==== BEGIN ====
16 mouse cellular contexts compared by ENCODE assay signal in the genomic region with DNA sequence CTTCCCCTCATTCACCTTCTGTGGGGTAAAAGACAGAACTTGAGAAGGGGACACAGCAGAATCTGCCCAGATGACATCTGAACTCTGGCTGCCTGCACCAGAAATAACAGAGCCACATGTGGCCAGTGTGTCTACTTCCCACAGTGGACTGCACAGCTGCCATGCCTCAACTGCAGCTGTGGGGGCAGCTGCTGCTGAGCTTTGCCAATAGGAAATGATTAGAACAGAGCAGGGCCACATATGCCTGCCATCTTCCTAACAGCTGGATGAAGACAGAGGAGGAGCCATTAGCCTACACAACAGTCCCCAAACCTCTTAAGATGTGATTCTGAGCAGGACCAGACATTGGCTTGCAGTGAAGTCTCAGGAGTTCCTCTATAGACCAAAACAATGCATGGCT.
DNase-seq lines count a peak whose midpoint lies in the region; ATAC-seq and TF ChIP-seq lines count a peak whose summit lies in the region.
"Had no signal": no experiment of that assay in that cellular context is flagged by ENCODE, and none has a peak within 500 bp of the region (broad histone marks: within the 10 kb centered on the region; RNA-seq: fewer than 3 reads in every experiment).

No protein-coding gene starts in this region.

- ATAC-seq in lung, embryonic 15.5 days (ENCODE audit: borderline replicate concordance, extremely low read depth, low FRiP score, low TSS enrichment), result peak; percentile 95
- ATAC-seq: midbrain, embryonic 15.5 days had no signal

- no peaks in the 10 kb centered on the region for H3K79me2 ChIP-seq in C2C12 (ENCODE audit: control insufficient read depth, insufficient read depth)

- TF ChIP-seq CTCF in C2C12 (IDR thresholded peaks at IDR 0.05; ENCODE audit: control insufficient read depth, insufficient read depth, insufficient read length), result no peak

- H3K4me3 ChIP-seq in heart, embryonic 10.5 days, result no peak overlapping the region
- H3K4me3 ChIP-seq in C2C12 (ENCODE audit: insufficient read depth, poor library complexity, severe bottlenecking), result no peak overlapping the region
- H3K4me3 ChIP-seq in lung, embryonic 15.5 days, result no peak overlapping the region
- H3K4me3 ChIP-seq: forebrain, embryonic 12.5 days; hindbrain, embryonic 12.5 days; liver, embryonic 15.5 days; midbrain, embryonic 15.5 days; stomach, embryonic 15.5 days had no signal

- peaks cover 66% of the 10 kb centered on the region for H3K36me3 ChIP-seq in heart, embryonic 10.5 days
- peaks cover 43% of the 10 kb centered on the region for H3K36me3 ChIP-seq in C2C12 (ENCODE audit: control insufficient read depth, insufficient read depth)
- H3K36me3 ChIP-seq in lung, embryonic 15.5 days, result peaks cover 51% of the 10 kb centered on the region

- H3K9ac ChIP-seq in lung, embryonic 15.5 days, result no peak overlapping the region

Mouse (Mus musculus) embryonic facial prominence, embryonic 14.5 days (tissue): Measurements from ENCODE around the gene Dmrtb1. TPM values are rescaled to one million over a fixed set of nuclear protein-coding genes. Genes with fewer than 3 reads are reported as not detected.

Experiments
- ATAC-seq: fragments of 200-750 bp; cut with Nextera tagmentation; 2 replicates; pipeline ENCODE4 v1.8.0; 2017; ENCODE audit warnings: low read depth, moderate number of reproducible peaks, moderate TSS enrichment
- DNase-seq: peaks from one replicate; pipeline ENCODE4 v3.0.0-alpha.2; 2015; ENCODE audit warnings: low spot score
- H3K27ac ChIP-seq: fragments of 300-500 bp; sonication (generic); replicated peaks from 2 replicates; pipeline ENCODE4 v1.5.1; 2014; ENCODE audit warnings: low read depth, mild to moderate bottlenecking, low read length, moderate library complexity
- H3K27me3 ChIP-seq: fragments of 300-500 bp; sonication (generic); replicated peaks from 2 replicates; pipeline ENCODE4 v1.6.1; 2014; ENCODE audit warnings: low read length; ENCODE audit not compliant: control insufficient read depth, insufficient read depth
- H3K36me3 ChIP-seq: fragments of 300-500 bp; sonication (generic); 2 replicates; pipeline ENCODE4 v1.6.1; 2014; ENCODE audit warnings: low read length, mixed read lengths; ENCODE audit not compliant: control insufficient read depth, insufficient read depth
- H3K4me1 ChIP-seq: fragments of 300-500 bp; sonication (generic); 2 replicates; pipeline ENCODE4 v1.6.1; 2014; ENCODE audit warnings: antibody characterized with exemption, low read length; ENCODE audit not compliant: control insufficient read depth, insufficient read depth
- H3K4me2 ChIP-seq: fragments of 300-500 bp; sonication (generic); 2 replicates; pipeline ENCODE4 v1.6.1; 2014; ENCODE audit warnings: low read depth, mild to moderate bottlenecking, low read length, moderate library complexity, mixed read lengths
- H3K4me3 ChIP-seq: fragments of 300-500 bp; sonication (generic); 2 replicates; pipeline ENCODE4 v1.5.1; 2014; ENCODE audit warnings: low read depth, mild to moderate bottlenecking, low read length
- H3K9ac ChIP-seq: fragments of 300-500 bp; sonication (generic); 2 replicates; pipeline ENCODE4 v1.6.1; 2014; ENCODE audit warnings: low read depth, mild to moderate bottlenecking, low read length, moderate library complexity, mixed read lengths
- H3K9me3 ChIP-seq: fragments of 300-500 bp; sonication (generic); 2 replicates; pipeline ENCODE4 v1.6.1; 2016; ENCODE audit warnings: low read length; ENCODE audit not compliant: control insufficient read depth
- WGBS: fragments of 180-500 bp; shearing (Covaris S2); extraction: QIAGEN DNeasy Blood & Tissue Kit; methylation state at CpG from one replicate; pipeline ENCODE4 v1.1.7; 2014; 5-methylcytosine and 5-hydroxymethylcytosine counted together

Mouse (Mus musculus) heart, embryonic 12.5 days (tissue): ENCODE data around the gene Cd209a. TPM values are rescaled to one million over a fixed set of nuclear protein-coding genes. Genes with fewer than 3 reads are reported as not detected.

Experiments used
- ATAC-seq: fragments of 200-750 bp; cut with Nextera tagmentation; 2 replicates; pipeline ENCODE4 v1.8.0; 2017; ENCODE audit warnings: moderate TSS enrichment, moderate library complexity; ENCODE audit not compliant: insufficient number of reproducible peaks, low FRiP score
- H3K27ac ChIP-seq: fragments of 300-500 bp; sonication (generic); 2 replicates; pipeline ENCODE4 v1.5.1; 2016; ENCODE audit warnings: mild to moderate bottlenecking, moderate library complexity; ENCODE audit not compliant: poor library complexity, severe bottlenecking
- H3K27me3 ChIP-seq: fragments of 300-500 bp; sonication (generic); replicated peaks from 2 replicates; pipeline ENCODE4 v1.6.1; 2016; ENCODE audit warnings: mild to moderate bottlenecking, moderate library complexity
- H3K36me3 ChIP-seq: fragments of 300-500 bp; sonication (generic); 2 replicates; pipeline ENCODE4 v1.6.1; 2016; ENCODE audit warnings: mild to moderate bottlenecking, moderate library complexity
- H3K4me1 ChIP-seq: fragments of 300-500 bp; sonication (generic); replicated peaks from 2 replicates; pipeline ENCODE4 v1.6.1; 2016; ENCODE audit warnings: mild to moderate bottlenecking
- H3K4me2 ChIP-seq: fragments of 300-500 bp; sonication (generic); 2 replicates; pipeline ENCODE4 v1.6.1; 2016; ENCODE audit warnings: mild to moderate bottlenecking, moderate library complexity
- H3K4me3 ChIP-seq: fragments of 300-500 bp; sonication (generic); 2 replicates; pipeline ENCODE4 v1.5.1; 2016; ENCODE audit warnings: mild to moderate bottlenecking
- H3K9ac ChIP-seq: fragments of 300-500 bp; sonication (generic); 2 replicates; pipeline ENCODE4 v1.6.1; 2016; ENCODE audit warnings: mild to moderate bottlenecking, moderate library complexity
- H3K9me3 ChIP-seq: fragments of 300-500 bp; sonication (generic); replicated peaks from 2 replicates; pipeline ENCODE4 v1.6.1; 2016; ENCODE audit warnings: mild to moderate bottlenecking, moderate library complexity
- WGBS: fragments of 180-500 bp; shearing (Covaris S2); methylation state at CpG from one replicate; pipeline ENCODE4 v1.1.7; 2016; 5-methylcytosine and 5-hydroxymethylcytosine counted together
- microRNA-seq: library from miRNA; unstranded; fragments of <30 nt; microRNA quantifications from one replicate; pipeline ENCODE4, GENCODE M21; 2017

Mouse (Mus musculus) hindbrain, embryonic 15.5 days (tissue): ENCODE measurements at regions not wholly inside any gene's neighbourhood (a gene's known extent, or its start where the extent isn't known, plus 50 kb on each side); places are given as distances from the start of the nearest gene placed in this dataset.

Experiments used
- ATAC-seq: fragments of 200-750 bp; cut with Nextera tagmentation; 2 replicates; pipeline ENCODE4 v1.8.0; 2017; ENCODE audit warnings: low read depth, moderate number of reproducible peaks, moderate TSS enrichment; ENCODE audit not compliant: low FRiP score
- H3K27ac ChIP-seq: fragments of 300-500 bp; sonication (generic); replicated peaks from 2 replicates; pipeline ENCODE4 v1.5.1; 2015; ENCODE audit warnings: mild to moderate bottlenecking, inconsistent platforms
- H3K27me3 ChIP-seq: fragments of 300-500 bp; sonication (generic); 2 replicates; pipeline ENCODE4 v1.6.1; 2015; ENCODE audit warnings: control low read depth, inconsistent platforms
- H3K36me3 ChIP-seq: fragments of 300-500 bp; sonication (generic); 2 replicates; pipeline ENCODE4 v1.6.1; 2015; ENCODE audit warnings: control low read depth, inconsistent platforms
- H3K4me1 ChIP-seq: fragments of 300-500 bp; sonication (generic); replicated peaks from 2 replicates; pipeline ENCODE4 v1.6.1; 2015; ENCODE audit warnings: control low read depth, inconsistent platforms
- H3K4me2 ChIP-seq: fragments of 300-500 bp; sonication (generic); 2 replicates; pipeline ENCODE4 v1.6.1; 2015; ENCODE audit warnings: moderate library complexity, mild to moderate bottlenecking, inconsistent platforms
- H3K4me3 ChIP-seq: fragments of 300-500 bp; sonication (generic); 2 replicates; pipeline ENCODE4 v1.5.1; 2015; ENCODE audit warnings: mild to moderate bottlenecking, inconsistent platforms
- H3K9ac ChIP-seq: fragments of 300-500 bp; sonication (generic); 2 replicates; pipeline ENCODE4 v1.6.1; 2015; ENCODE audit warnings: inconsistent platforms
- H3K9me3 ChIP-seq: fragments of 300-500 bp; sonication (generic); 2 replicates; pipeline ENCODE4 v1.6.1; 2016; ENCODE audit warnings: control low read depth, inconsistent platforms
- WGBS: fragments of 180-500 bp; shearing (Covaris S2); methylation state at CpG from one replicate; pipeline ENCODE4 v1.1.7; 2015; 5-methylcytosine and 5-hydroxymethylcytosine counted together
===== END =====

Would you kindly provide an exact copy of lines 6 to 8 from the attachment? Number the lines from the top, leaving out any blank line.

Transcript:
- ATAC-seq: midbrain, embryonic 15.5 days had no signal

- no peaks in the 10 kb centered on the region for H3K79me2 ChIP-seq in C2C12 (ENCODE audit: control insufficient read depth, insufficient read depth)

- TF ChIP-seq CTCF in C2C12 (IDR thresholded peaks at IDR 0.05; ENCODE audit: control insufficient read depth, insufficient read depth, insufficient read length), result no peak